And, um, I actually got to do this kind of research project slash installation with the Houston Center of Contemporary Craft a few years back where we really got to dive into the histories of the food. And what I realized, was like TexMex Is authentic. To Texas. It’s authentically TexMex, and it is Mexican food. A lot of that food was invented on the border by Mexicans or Mexican Americans, right?

And so, Taco Bell is kind of an extension of that. I always like to say Taco Bell’s my favorite Mexican restaurant just to piss people off, but it gives me the opportunity to talk about kind of these histories.

In the mid-century, like mid 20th century, that’s when Glen Bell really started to like, industrialize the taco shell, with the hard shell taco. And when– after he opened up taco bell– and that led to the globalization of Mexican food, much like the globalization of like, Chinese and Thai food in the fifties. Like it’s not really Chinese food, it’s the American version of it.

But, you know, you go to the UK, places in Europe and you go to Mexican restaurants. And a lot of times you’re eating American-style Mexican food, right? So, Taco Bell really did lead the globalization of Mexican food and they started introducing it everywhere.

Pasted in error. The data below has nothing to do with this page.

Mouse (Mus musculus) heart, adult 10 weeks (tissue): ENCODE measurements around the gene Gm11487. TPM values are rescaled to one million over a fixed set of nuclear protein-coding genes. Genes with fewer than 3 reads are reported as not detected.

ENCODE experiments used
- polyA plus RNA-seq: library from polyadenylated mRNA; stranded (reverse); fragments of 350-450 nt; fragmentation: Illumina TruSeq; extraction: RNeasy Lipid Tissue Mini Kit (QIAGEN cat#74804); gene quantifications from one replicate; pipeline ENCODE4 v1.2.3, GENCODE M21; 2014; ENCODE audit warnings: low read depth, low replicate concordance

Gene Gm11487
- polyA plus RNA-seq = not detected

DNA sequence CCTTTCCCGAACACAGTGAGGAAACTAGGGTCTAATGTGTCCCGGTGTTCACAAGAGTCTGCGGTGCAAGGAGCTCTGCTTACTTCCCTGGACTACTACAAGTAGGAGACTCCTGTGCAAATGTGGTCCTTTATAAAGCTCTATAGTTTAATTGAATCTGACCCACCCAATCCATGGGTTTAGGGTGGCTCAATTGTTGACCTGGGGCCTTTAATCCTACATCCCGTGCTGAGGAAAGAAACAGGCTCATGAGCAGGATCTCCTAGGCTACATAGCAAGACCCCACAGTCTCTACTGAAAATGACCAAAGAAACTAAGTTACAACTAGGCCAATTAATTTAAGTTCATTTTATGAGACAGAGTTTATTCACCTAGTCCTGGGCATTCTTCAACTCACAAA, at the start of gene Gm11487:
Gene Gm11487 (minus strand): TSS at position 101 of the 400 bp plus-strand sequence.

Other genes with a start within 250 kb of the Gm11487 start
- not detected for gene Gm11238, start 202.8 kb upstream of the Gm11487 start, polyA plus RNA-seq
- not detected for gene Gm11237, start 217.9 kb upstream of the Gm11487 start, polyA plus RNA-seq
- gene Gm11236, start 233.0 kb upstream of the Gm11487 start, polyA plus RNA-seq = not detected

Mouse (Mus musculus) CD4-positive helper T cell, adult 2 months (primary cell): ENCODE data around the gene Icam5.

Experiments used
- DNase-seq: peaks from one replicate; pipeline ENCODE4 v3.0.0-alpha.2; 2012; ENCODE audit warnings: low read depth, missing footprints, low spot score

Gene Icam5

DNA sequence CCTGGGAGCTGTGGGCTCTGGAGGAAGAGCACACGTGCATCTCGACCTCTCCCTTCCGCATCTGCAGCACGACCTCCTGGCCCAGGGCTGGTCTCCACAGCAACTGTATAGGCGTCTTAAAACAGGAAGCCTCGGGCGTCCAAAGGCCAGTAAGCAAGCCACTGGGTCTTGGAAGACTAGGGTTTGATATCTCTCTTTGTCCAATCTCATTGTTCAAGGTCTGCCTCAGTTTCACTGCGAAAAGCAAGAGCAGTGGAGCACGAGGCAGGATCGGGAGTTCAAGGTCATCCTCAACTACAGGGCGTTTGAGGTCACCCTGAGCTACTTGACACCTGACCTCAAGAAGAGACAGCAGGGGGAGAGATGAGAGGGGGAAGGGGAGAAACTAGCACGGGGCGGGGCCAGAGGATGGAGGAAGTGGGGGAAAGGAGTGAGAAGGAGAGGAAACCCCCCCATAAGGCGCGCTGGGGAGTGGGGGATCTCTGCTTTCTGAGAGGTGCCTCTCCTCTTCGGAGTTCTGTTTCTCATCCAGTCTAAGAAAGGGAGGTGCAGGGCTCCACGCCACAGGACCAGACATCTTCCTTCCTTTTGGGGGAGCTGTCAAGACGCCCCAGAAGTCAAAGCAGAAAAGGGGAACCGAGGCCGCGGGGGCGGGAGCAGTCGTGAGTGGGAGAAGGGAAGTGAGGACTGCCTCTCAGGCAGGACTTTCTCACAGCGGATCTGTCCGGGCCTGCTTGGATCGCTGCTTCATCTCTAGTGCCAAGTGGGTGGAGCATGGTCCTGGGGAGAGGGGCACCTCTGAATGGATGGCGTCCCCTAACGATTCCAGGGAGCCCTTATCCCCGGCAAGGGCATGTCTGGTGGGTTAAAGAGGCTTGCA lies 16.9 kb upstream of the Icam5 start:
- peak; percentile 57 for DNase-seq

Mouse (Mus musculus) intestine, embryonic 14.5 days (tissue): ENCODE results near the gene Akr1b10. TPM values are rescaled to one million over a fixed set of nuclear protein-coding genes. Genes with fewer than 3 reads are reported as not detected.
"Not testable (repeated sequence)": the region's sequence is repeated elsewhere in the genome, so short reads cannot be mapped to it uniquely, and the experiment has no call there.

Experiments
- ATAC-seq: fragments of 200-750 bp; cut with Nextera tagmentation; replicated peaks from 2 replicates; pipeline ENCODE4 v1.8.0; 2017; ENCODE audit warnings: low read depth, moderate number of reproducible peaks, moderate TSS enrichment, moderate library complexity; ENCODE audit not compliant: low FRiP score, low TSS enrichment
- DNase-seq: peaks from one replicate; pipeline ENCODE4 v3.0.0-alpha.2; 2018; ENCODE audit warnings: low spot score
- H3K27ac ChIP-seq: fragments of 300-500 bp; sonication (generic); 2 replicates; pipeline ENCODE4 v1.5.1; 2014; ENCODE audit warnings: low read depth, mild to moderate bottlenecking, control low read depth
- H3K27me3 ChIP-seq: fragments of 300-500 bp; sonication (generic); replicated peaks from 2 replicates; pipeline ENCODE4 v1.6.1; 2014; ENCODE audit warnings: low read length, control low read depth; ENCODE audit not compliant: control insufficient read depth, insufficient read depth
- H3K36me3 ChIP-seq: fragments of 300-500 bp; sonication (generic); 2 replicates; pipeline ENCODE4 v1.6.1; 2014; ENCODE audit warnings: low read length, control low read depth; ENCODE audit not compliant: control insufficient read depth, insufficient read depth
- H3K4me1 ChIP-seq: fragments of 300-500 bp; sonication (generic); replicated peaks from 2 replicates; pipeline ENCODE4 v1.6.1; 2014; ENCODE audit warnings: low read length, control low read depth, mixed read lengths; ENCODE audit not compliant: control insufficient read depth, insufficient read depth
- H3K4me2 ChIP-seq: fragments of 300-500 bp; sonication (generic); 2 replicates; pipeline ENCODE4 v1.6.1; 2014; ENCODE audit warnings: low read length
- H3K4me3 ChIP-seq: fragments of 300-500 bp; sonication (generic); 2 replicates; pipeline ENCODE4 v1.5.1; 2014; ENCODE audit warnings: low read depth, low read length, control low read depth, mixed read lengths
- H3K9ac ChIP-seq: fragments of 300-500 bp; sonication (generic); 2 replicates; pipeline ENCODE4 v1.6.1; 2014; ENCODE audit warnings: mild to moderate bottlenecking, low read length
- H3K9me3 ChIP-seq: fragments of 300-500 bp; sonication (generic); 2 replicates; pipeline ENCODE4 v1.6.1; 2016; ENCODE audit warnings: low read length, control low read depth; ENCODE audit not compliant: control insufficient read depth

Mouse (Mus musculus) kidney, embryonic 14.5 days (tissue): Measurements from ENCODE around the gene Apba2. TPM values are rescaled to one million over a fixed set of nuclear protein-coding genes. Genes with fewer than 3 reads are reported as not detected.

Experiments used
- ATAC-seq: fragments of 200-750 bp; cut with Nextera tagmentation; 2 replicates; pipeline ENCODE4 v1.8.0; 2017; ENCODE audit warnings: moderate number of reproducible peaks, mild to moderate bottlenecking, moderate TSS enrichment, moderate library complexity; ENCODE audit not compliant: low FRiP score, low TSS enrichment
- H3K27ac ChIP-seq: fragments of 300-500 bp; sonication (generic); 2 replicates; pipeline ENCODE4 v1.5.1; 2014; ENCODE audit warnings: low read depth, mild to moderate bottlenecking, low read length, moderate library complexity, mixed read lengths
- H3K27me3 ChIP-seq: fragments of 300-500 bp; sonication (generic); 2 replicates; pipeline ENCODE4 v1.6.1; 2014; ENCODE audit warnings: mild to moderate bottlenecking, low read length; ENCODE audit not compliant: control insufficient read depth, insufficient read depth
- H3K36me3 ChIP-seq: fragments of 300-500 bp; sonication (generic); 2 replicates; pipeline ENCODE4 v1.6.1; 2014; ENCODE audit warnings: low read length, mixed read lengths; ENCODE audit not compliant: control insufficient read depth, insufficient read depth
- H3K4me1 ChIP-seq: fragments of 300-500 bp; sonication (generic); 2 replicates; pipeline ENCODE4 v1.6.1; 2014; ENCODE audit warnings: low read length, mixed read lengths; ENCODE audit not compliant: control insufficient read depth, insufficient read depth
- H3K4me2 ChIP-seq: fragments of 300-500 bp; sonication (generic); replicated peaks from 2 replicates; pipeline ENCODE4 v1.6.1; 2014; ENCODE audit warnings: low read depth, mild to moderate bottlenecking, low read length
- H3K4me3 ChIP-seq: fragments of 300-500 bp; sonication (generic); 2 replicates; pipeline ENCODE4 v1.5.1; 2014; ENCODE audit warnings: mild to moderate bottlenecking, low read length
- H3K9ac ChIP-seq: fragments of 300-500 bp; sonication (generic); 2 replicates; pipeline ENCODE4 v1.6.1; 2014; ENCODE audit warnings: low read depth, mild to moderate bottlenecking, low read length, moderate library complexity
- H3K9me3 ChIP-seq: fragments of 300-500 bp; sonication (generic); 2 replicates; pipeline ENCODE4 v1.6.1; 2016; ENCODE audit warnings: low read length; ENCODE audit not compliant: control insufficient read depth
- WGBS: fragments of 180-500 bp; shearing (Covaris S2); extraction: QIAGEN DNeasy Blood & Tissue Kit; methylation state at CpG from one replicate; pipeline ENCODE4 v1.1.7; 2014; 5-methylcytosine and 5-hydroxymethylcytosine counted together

And now, I actually got to go to Ireland a few years ago, and I went to a Mexican restaurant expecting TexMex and Taco Bell, but now, people are a little bit more savvier. You know, the internet has made the world a little bit smaller. And so I was in Ireland eating, like authentic– to me, right? I hate to say authentic, but– it felt like I was eating in a taco spot in east LA. It was like very like genuinely good Mexican food.

And that, that is thanks to Glen Bell and, and the introduction of the, (laughing) of the industrial taco shell, right? They’re the ones that introduced the food to other places. And now the story kind of continues, which I find interesting.

[00:10:01] Roberta: Yeah. And it’s like, could it have happened any other way? Because now with the internet, it might have! It might’ve been brought by you to Ireland, instead of, you know, having a show and talking about food and whatnot and– not authentic, but, um, Mexican food, and TexMex, and whatnot.